Why Are All The Black Kids Sitting Together In The Cafeteria?
Tue, 11/29/2005 - 1:23pm by Tim
An important discussion of the development of racial identity in America by a renowned psychologist and President of Spelman College:
Beverly Daniel Tatum, "Why Are All The Black Kids Sitting Together In The Cafeteria?" And Other Conversations About Race, rev. ed., New York: Basic Books, 1997.
From the introduction by the author:
"All of the conversations in this book are drawn from my own life experience and in the context of my own teaching about racism and racial identity, as well as from my research on Black children and families in predominately White settings. Because I am a Black woman, these conversations are often framed in the context of Black-White relations. However, one of the lessons I have learned in the years that I have been teaching about racism is that racism is a live issue for other groups of color as well."
From Karen Schulte, Facilitator for Professional Growth and Development, Ann Arbor Public Schools:
"This is an important book for all educators, or for anyone who works with kids, for that matter. Not only is it an important book in that it offers a clear explanation concerning how racial identities develop, but it also makes it clear that this process varies depending on one's ethnicity. The book begins the conversation about how schools, classrooms and teachers can either positively support or negatively impact racial identity and the critical role that schools as an institution play in this process."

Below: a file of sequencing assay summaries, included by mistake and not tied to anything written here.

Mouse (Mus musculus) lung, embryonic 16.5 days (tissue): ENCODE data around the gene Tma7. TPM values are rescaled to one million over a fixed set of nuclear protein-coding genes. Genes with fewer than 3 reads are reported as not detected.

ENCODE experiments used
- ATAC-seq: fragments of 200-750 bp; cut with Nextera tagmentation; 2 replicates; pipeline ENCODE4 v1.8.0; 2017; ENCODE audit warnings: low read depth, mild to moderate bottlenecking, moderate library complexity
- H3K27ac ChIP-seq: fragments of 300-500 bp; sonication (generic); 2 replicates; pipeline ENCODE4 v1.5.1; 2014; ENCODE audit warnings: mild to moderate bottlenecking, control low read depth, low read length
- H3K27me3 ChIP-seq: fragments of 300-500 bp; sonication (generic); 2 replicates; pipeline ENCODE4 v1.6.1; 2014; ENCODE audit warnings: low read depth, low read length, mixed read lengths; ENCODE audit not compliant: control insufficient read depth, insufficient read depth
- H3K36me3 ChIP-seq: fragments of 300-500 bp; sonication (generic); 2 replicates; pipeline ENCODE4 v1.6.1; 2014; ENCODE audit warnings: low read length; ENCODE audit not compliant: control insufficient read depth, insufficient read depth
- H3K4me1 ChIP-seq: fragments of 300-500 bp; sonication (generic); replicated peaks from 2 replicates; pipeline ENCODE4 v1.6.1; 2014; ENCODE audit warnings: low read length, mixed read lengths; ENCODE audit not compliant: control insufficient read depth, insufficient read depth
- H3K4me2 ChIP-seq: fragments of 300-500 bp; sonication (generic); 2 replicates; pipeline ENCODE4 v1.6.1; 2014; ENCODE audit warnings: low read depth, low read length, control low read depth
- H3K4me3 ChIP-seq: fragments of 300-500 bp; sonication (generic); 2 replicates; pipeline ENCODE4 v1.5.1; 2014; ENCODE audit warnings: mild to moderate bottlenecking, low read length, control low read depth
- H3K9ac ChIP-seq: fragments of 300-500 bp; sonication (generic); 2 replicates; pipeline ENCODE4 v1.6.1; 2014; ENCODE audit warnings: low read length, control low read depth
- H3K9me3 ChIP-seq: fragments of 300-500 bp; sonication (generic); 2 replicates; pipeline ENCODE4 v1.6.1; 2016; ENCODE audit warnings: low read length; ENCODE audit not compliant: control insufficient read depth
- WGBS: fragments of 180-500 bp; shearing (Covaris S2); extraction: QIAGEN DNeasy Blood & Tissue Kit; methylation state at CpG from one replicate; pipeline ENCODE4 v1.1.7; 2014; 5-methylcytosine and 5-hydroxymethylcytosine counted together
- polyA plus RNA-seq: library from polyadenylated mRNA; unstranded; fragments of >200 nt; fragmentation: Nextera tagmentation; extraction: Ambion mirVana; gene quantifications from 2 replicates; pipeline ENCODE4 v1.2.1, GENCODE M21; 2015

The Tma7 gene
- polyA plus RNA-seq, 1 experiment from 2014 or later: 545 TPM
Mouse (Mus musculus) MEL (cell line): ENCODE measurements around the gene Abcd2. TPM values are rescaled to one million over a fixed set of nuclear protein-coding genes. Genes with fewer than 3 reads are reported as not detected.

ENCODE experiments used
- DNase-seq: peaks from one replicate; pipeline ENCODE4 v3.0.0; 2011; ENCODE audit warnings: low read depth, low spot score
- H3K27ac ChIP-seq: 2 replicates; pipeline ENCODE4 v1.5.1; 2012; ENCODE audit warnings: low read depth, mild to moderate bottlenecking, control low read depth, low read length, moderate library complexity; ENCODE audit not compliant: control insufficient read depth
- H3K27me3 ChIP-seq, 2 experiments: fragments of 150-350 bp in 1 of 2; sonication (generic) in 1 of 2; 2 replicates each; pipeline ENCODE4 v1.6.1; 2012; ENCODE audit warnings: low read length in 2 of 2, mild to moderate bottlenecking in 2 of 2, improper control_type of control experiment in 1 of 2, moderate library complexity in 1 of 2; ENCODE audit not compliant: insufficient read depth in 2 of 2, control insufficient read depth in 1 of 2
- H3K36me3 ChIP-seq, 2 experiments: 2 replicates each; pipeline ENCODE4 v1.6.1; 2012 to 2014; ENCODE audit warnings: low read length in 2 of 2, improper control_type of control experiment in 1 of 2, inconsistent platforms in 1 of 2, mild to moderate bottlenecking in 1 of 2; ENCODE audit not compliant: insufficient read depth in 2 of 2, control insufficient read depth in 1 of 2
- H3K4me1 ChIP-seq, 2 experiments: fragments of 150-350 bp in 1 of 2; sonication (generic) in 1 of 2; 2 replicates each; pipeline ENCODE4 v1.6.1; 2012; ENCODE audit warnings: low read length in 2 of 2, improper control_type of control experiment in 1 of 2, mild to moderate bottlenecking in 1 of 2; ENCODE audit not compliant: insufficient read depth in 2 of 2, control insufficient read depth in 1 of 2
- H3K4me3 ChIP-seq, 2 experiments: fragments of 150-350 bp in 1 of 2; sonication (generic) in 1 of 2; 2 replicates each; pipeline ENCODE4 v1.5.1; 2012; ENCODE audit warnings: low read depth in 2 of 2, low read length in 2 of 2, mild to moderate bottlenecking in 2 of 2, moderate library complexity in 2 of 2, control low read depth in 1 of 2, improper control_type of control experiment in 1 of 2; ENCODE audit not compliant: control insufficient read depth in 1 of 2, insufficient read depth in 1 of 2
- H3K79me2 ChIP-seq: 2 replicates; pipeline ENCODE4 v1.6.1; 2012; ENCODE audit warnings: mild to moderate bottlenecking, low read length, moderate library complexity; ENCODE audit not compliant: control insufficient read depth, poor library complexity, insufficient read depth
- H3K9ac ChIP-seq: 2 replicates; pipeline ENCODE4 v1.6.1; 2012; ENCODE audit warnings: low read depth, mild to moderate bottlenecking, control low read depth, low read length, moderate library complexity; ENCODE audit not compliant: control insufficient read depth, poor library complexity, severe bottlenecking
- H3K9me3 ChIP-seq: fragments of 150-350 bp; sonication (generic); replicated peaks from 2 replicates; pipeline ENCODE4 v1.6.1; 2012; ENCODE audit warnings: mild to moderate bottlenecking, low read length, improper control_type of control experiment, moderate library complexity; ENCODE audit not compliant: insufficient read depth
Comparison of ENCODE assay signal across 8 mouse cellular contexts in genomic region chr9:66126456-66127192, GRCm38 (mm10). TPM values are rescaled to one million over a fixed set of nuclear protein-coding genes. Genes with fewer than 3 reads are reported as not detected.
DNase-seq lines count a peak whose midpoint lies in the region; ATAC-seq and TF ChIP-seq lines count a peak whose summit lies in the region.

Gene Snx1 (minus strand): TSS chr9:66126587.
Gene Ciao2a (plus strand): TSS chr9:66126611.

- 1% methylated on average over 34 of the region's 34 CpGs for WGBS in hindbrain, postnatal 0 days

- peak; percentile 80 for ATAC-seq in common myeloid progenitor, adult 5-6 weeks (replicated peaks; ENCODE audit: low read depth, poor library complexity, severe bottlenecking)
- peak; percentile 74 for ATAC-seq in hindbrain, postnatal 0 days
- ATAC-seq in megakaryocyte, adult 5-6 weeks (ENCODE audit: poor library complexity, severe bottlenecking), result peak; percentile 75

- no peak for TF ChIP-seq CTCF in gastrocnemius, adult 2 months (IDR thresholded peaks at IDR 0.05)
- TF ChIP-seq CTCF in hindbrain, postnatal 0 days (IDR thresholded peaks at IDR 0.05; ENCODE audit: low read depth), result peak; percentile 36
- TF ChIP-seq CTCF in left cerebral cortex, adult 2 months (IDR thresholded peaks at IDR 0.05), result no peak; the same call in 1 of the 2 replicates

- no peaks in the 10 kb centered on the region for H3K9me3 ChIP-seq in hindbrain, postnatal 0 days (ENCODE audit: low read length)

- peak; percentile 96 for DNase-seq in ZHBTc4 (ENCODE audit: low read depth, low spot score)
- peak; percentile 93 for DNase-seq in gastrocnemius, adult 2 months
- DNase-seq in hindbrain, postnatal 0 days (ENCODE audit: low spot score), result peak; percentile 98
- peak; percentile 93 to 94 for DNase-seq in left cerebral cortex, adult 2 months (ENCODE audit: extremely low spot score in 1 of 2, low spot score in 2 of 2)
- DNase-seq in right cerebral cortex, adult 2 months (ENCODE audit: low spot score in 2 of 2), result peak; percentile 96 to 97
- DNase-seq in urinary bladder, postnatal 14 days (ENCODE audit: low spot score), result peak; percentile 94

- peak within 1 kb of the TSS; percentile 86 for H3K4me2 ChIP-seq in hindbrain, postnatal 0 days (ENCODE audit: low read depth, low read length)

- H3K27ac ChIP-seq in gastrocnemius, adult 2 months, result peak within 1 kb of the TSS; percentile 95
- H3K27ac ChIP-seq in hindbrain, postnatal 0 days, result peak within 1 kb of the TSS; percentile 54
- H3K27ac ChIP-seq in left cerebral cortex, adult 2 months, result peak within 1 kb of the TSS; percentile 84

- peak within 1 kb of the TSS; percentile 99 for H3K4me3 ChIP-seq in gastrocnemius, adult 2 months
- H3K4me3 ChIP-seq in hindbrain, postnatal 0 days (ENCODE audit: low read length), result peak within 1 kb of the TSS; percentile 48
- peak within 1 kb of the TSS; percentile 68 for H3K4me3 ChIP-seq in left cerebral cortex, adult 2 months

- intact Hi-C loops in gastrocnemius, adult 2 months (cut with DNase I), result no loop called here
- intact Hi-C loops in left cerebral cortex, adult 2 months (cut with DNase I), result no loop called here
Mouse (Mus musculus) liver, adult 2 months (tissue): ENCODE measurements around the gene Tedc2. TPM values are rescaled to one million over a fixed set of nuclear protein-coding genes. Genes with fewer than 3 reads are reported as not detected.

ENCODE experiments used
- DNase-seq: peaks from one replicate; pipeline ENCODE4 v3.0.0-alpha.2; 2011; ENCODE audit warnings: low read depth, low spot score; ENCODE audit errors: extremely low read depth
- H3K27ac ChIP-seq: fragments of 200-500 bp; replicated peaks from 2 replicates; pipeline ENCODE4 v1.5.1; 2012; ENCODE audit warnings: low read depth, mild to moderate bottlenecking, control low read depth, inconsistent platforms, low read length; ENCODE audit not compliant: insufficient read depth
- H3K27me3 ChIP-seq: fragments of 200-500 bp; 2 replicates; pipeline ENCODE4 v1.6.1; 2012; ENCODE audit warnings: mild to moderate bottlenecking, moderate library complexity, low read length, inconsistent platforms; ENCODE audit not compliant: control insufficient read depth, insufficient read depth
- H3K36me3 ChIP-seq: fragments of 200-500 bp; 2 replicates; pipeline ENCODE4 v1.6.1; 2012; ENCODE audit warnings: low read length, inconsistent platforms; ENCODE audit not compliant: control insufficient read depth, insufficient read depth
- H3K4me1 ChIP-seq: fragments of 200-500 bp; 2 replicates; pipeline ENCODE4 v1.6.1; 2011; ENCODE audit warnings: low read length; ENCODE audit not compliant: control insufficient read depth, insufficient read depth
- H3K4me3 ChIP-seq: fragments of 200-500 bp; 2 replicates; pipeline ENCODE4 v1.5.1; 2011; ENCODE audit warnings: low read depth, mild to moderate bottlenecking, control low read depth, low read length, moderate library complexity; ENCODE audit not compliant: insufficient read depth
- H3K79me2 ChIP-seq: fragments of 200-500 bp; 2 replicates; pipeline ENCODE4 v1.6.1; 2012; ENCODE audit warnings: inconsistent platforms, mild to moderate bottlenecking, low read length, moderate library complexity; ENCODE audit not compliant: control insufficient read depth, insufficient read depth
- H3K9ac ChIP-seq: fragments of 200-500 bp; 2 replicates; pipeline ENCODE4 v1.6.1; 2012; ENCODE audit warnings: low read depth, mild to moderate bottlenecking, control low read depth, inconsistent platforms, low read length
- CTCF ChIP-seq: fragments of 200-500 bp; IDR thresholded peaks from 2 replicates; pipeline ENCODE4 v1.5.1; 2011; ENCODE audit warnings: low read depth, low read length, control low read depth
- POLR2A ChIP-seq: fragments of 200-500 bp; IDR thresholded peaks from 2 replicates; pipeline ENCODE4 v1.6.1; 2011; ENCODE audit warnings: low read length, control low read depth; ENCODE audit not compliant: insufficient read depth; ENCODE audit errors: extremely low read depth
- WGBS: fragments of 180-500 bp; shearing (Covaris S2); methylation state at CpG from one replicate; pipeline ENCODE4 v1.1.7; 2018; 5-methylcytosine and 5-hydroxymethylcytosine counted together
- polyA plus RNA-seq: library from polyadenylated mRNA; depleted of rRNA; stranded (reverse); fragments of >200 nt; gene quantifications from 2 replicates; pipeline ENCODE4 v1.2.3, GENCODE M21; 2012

From David Pimentel, Director of Libraries and Learning Centers, University Housing, University of Michigan:
"Tatum's book is like a beginner's manual for understanding the multiple ways race affects our daily lives. She illustrates her many topics with personal anecdotes that are not only engaging but also authentic. I often found myself in her discussion of white identity development, and realized that, like me, many whites don't often have the opportunity to reflect and dissect their race in this way. I think everyone in our community -- not to mention our country -- could benefit from Tatum's insights on the impact of race on our (simultaneously) most private and most public selves."